How much do you spend on your household bills?
19 January 2021
Disposable income goes pretty quickly. Once you’ve paid your rent or mortgage, you might not have much money left over from your take home pay. With a survey showing household bills average £586 a week, it doesn’t leave much money for other essentials (and some fun). But there are ways to lower what you pay on your bills, and give yourself a little extra cash to spend.
Gas, electricity, phone, TV, broadband,… these bills all add up. For example the average household spends £25 per week on energy according to this 2020 report from the Office for National Statistics and that figure is only likely to increase over the coming months.
Are you spending more or less? If it’s more, there’s a good chance you can find some big savings. Here’s a quick guide to lowering what you pay on your day-to-day bills.
How to cut your gas and electricity bills
The easiest way to bring down the cost is to compare prices with other providers and see if switching and / or fixing can get you a cheaper deal.
You might also be able to save by choosing a dual gas and electricity tariff and by paying by Direct Debit.
You can also lower how much you pay by reducing the amount of energy you use. Here are a few quick tips that can make a difference:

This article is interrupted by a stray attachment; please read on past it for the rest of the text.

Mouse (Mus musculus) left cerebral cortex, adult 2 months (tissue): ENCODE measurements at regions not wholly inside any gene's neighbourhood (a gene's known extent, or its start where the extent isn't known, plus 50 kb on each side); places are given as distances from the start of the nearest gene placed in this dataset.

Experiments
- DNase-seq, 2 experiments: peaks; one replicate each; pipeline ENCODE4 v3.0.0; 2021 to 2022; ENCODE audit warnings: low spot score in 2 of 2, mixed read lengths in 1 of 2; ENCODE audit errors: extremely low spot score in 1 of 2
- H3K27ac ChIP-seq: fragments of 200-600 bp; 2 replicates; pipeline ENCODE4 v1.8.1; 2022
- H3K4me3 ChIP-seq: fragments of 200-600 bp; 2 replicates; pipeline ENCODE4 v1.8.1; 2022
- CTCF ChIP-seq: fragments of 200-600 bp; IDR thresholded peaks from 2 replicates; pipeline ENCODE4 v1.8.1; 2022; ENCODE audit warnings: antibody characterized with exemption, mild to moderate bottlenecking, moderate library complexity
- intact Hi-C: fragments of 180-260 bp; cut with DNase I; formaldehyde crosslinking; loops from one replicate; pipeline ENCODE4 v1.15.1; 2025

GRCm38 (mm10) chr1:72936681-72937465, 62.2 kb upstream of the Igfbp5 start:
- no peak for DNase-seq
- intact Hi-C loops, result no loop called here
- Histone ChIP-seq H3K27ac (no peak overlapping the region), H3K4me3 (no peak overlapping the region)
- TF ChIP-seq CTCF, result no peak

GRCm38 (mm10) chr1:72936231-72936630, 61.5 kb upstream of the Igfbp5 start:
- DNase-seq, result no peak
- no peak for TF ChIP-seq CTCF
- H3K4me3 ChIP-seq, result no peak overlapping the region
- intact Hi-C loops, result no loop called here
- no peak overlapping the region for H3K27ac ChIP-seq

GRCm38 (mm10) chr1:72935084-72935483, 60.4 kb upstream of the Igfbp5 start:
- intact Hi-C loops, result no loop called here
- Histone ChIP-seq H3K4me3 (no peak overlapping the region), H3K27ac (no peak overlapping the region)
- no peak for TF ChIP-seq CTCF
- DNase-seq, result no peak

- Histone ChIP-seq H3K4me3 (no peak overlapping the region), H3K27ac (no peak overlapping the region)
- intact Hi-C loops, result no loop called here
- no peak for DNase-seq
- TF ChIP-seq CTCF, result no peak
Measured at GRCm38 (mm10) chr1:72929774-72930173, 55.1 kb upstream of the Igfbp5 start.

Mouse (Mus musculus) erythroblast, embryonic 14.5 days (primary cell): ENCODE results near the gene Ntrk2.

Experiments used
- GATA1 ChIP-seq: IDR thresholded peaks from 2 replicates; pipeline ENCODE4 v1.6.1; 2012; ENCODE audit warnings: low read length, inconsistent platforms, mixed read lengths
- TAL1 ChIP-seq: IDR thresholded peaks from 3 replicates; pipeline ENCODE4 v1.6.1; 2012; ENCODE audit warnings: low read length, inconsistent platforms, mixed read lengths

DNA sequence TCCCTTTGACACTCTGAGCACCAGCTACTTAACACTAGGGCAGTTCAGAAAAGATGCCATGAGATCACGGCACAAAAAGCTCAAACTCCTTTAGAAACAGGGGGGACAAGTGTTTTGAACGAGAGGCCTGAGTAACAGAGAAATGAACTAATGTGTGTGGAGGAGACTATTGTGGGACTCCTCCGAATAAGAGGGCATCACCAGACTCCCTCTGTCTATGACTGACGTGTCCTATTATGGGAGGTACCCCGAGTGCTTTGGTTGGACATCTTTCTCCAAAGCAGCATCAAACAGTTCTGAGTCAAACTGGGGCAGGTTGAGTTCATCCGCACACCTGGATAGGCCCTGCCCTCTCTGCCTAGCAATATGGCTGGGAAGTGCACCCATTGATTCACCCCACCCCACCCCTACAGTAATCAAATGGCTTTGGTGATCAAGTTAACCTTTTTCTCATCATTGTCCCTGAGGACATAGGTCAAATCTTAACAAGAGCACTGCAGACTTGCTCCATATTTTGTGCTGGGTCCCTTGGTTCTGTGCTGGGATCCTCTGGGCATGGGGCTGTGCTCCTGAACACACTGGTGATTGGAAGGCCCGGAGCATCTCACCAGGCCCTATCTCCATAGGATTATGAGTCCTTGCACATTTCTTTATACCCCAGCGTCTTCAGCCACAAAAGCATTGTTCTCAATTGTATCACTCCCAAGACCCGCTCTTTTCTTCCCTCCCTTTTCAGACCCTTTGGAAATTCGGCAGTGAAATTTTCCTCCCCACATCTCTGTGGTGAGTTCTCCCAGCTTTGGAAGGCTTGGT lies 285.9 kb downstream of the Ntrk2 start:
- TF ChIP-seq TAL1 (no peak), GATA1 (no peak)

- Turn down your thermostat a few degrees on your heating
- Fill your washing machine, tumble dryer and dishwasher so you run them less often
- Don’t boil more water than you need
How to cut your phone and broadband bills
Again, comparison sites are handy to see if there are better prices available. You can often make a saving if you switch to a company providing both your phone line and broadband in a “bundle”.
It’s worth checking you aren’t paying for more than you need. This could be an unlimited download usage when you use a lot less, or a superfast connection when standard will do the job. You might also have extra features such as call waiting and internet security you don’t use. Downgrade these and you’ll pay less each month.
How to cut your mobile bill
One or two year contracts tie you into a fixed price. But when you get to the end of your contract, it’s always worth haggling with your provider to see if they can offer you a reduced tariff or free handset. You might also find it costs less to chose a SIM only deal rather than one combined with a new handset.
Some mobile contracts are also now being offered cut price to phone and broadband customers, sometimes cheaper than going with one of the bigger networks.
How to cut your TV bill
Most people have to pay their TV licence, but there are ways you can lower your monthly subscription costs for satellite, cable and streaming packages.
You might be able to bundle a service with your phone and broadband, often drastically cutting the price – or even providing for free – of one of the elements. Just remember when your contract ends as prices could shoot up.
It’s worth a quick audit of what you are watching for a week or two. Just write down what you watch. If you don’t watch much on certain channels, see if you can cut your subscription costs. You might be surprised to find renting a single movie or two each month works out cheaper than an unlimited monthly movies package.